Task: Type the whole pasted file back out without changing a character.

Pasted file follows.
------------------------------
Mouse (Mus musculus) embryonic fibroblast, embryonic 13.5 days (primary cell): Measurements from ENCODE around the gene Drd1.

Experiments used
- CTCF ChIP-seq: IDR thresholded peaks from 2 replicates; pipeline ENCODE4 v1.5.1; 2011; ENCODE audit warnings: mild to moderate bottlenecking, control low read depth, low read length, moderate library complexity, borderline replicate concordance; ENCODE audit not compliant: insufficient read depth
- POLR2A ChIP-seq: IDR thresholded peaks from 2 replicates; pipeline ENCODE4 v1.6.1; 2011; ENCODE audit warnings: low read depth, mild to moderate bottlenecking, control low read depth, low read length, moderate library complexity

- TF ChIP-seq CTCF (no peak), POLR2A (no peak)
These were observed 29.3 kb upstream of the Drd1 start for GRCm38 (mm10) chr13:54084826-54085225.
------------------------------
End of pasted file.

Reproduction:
Mouse (Mus musculus) embryonic fibroblast, embryonic 13.5 days (primary cell): Measurements from ENCODE around the gene Drd1.

Experiments used
- CTCF ChIP-seq: IDR thresholded peaks from 2 replicates; pipeline ENCODE4 v1.5.1; 2011; ENCODE audit warnings: mild to moderate bottlenecking, control low read depth, low read length, moderate library complexity, borderline replicate concordance; ENCODE audit not compliant: insufficient read depth
- POLR2A ChIP-seq: IDR thresholded peaks from 2 replicates; pipeline ENCODE4 v1.6.1; 2011; ENCODE audit warnings: low read depth, mild to moderate bottlenecking, control low read depth, low read length, moderate library complexity

- TF ChIP-seq CTCF (no peak), POLR2A (no peak)
These were observed 29.3 kb upstream of the Drd1 start for GRCm38 (mm10) chr13:54084826-54085225.